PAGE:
Court Denies EFF, ACLU Effort to Unseal Ruling Rejecting DOJ Effort to Break Encryption


Court Denies EFF, ACLU Effort to Unseal Ruling Rejecting DOJ Effort to Break Encryption

A federal appeals court last week refused to unseal a court order that reportedly stopped the Justice Department from forcing Facebook to break the encryption it offers to users of its Messenger application.

The unpublished decision ends an effort by EFF, ACLU, and Stanford cybersecurity scholar Riana Pfefferkorn to unseal the 2018 ruling from a Fresno, California federal court. The ruling denied an attempt by the Justice Department to hold Facebook in contempt for refusing to decrypt Messenger voice calls. Despite the fact that the ruling has significant implications for Internet users’ security and privacy—and that the only public details about the case come from media reports—the U.S. Court of Appeals for the Ninth Circuit upheld an earlier decision by the trial court that the public had no right to access the court decision or related records.

As we argued, unsealing records in the case is especially important because the public deserves to know when law enforcement tries to compel a company that hosts massive amounts of private communications to circumvent its own security features and hand over users’ private data. The Washington Post also filed a motion to unseal the court order.

The Ninth Circuit ruled that the public has no First Amendment right to access the court records because the documents are part of an ongoing federal law enforcement investigation and that they “have not historically been open to the general public during an investigation.” The court declined to consider whether we had a similar right to access the records under the common law.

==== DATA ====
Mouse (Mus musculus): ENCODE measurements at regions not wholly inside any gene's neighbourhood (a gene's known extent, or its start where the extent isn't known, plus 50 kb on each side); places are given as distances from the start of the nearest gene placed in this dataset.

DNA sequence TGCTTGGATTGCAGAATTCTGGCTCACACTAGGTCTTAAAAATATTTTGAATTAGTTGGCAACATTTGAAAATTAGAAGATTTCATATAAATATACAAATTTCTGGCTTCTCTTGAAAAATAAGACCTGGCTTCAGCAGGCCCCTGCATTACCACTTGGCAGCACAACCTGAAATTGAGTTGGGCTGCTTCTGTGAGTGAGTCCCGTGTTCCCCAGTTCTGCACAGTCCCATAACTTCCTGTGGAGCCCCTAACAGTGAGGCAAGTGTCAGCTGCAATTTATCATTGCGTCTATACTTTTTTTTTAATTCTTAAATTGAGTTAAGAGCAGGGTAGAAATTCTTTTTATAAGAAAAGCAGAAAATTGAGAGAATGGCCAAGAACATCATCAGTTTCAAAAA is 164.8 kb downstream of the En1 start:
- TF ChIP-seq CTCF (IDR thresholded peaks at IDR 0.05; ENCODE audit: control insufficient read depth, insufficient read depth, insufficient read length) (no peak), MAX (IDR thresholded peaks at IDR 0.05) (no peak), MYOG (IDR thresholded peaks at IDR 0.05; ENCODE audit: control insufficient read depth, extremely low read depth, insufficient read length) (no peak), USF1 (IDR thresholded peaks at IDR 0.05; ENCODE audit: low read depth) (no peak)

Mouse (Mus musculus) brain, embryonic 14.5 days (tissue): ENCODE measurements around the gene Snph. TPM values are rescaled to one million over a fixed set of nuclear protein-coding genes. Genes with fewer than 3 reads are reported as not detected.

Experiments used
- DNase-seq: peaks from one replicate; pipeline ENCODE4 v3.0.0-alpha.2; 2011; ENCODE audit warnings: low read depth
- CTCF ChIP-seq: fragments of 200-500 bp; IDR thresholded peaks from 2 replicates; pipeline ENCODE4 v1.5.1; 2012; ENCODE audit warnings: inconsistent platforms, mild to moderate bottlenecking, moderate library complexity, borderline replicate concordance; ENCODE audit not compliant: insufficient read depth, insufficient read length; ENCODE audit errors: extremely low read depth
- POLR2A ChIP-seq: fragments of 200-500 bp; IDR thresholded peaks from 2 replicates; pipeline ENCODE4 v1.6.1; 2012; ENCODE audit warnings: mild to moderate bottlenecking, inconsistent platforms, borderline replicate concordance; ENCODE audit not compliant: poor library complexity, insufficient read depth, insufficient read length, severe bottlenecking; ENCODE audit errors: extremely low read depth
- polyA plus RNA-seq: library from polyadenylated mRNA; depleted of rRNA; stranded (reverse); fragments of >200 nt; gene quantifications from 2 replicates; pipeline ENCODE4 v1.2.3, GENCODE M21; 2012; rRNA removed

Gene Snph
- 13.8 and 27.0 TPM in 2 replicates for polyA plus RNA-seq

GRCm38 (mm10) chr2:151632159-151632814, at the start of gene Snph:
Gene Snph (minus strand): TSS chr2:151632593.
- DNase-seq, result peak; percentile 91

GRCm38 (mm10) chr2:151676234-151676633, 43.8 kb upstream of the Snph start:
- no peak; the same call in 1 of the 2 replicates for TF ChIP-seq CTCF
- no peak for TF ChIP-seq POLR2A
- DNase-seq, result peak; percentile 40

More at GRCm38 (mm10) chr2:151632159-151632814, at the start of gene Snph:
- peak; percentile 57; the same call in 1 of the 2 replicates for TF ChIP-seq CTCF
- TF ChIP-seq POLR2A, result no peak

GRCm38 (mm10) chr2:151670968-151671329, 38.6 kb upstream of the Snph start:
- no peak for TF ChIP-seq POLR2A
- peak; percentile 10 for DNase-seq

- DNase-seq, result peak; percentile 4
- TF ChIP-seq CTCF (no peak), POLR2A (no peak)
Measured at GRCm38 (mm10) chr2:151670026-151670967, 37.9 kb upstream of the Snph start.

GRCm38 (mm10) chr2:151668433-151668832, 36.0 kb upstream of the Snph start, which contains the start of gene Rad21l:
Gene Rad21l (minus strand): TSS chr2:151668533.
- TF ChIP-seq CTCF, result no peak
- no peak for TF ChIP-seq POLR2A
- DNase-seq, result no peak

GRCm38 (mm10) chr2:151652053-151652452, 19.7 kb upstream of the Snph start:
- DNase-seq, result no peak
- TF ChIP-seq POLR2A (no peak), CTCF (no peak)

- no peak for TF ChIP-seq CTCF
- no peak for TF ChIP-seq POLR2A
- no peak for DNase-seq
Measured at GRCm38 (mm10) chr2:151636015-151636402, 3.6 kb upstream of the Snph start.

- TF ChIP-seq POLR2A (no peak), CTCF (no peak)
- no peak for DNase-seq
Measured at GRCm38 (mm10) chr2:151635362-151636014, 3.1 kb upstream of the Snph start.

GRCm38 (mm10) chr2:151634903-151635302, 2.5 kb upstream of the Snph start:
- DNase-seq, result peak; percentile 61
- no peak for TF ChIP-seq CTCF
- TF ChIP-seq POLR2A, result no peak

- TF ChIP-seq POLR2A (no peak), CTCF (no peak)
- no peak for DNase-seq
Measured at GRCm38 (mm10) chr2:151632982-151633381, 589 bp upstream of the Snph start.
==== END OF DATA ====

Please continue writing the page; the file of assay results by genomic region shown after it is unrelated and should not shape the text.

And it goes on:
EFF is disappointed in the Ninth Circuit’s ruling, which does not discuss, much less analyze, the countervailing public interest in knowing about the limits the law places on government efforts to compromise the digital security and privacy of millions of Facebook Messenger users. It also fails to explain how redacting the court opinion would not address law enforcement concerns while still giving the public important information about the government’s efforts to undermine Internet users’ security.

We thank the ACLU, Pfefferkorn, and The Washington Post for working together to shed light on this important case. We are also grateful for the supportive friend-of-the-court briefs filed by the Reporters Committee for Freedom of the Press, Mozilla and Atlassian, Upturn and several security experts, and former federal magistrate judges.



* This article was originally published here
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